Visible to the public Adversary Models and Privacy, 2014

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Adversary Models and Privacy


The need to understand adversarial behavior in light of new technologies is always important. Using models to understand their behavior is an important element in the Science of Security, particularly in the context of threats to privacy—data privacy, location privacy, and other forms. The research presented here was performed in 2014 and recovered on June 30, 2015.

Wei Wang; Qian Zhang, “A Stochastic Game for Privacy Preserving Context Sensing on Mobile Phone,” INFOCOM, 2014 Proceedings IEEE, vol., no., pp. 2328, 2336, April 27 2014-May 2 2014. doi:10.1109/INFOCOM.2014.6848177
Abstract: The proliferation of sensor-equipped smartphones has enabled an increasing number of context-aware applications that provide personalized services based on users' contexts. However, most of these applications aggressively collect users sensing data without providing clear statements on the usage and disclosure strategies of such sensitive information, which raises severe privacy concerns and leads to some initial investigation on privacy preservation mechanisms design. While most prior studies have assumed static adversary models, we investigate the context dynamics and call attention to the existence of intelligent adversaries. In this paper, we first identify the context privacy problem with consideration of the context dynamics and malicious adversaries with capabilities of adjusting their attacking strategies, and then formulate the interactive competition between users and adversaries as a zero-sum stochastic game. In addition, we propose an efficient minimax learning algorithm to obtain the optimal defense strategy. Our evaluations on real smartphone context traces of 94 users validate the proposed algorithm.
Keywords: data privacy; learning (artificial intelligence);minimax techniques; smart phones; stochastic games; ubiquitous computing; attacking strategy; context dynamics; context privacy problem; context-aware application; disclosure strategy; intelligent adversary; interactive competition; minimax learning algorithm; mobile phone; optimal defense strategy; personalized services; privacy preservation mechanisms design; privacy preserving context sensing; sensor-equipped smartphones; static adversary model; user context; user sensing data; zero-sum stochastic game; Context; Context-aware services; Games; Privacy; Sensors; Smart phones; Stochastic processes (ID#: 15-6301)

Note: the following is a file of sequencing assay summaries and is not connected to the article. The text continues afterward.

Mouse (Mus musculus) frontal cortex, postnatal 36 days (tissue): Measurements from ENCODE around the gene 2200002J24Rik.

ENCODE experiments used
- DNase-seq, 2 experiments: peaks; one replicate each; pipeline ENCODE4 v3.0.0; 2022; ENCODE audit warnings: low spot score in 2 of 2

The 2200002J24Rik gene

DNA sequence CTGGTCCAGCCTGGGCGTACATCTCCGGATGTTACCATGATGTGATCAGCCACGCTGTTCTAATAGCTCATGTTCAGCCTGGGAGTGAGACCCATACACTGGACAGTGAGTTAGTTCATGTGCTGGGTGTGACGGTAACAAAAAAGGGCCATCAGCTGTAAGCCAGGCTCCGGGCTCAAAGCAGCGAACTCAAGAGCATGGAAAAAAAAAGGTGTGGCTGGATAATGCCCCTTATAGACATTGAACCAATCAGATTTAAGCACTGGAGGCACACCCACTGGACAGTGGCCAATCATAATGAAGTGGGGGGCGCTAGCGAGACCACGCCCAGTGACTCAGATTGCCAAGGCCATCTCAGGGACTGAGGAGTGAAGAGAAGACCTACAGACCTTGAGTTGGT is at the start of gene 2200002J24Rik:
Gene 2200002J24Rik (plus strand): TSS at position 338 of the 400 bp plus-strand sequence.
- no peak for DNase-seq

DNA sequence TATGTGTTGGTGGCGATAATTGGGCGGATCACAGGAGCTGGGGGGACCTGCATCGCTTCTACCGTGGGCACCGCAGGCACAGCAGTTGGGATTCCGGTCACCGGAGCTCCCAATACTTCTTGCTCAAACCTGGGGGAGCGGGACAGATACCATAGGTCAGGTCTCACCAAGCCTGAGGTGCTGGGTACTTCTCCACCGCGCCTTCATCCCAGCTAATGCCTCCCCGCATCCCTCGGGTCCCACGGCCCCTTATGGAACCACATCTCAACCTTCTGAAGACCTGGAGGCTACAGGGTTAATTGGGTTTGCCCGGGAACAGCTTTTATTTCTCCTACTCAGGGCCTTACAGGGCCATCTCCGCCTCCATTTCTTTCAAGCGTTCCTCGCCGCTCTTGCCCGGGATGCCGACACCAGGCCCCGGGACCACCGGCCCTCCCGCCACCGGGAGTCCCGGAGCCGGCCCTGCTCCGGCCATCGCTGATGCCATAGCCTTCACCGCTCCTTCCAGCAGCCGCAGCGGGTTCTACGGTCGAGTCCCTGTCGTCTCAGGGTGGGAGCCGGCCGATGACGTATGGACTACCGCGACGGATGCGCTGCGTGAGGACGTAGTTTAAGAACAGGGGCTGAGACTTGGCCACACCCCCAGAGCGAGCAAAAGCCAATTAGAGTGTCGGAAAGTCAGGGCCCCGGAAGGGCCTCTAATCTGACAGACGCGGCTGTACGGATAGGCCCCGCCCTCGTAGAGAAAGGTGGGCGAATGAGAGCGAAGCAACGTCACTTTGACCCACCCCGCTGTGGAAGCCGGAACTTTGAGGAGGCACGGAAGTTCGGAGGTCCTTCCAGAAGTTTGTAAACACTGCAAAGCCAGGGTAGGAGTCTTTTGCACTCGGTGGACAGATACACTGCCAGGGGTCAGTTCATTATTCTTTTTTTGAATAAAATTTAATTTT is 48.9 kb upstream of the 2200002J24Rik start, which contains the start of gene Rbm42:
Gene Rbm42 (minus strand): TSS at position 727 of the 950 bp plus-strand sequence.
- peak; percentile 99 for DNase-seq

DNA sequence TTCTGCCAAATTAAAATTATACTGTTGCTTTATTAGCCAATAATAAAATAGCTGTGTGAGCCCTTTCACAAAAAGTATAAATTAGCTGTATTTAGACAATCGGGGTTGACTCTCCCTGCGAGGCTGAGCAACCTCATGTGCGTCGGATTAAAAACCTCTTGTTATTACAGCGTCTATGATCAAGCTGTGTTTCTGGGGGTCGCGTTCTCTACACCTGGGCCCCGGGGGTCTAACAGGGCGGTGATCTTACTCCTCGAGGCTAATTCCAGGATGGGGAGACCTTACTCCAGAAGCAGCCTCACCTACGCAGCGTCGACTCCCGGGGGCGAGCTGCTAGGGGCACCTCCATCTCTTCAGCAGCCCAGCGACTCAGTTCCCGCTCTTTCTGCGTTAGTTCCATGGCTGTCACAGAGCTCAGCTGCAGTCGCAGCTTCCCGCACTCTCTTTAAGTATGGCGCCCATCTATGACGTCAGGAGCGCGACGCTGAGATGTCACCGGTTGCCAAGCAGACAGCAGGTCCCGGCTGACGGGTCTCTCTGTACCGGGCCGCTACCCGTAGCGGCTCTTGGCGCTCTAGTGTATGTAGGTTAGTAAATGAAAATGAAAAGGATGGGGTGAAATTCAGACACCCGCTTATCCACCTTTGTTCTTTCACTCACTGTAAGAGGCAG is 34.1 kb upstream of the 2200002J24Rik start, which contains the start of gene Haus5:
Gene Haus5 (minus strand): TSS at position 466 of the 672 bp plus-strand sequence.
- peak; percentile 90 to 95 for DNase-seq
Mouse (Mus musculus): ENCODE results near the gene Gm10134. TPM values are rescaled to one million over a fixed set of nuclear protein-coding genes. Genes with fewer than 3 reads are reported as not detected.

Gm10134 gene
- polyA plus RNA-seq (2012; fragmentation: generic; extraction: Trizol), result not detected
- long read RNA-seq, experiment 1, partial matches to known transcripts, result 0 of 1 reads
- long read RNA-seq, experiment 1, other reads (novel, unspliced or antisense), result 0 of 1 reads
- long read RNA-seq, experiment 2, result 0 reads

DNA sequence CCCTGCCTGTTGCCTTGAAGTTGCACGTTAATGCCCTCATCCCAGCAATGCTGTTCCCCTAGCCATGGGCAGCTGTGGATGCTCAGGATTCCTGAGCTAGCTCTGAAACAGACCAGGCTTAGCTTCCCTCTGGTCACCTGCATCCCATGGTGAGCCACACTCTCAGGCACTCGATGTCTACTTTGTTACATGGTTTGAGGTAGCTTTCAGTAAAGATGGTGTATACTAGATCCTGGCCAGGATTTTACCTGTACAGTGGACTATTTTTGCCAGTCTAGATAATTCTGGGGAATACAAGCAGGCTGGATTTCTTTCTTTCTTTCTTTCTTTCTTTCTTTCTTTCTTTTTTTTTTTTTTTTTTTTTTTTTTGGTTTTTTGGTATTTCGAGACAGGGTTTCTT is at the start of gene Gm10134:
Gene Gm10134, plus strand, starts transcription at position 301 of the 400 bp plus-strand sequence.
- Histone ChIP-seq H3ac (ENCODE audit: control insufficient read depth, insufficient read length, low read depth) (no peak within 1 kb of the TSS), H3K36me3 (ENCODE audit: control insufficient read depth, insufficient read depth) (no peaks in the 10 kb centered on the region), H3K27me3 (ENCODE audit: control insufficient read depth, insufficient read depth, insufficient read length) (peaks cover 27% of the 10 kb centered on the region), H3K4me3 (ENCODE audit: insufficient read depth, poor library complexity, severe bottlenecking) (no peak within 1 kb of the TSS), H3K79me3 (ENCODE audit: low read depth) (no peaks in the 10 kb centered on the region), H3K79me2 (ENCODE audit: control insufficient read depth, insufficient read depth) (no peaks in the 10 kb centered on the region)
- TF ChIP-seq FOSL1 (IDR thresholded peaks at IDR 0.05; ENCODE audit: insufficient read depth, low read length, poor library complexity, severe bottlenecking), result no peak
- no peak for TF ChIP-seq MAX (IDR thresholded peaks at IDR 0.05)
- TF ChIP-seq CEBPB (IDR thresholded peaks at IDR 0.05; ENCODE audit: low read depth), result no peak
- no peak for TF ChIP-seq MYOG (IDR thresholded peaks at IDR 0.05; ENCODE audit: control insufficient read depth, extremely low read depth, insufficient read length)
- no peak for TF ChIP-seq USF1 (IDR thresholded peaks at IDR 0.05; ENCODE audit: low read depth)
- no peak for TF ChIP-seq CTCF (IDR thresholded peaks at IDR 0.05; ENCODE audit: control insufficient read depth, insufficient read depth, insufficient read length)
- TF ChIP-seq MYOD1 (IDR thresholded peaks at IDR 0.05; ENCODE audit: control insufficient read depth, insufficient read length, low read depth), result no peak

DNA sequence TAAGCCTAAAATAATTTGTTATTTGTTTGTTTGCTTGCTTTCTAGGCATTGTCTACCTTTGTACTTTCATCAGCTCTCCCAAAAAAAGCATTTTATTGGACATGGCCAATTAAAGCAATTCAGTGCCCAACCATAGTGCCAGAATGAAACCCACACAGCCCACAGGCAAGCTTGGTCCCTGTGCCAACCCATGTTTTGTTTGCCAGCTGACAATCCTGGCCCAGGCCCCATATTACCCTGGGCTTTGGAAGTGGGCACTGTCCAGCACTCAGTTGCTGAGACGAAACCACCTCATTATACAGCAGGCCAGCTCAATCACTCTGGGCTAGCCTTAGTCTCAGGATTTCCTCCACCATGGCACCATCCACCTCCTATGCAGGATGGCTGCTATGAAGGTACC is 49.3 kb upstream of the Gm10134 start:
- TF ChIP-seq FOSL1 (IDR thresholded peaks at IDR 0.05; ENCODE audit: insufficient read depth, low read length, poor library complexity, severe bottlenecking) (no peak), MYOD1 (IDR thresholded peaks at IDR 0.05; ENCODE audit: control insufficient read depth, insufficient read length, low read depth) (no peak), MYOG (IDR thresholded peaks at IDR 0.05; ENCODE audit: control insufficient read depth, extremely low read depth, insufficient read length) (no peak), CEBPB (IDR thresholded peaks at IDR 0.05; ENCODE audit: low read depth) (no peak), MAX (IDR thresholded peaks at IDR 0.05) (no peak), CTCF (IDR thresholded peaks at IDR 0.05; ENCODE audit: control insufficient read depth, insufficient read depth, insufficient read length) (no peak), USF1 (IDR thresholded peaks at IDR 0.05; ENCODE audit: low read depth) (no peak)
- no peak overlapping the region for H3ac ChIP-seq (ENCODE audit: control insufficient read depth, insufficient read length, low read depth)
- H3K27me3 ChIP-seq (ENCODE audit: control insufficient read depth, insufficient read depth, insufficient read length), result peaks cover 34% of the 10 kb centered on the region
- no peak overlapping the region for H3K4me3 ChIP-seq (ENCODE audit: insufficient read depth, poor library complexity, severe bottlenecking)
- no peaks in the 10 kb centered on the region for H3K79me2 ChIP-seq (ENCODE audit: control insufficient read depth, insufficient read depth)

Ren-Hung Hwang; Fu-Hui Huang, “SocialCloaking: A Distributed Architecture for K-Anonymity Location Privacy Protection,” Computing, Networking and Communications (ICNC), 2014 International Conference on, vol., no., pp. 247, 251, 3-6 Feb. 2014. doi:10.1109/ICCNC.2014.6785340
Abstract: As location information becomes commonly available in smart phones, applications of Location Based Service (LBS) has also become very popular and are widely used by smart phone users. Since the query of LBS contains user's location, it raises a privacy concern of exposure of user's location. K-anonymity is a commonly adopted technique for location privacy protection. In the literature, a centralized architecture which consists of a trusted anonymity server is widely adopted. However, this approach exhibits several apparent weaknesses, such as single point of failure, performance bottleneck, serious security threats, and not trustable to users, etc. In this paper, we re-examine the location privacy protection problem in LBS applications. We first provide an overview of the problem itself, to include types of query, privacy protection methods, adversary models, system architectures, and their related works in the literature. We then discuss the challenges of adopting a distributed architecture which does not need to set up a trusted anonymity server and propose a solution by combining unique features of structured peer-to-peer architecture and trust relationships among users of their on-line social networking relations.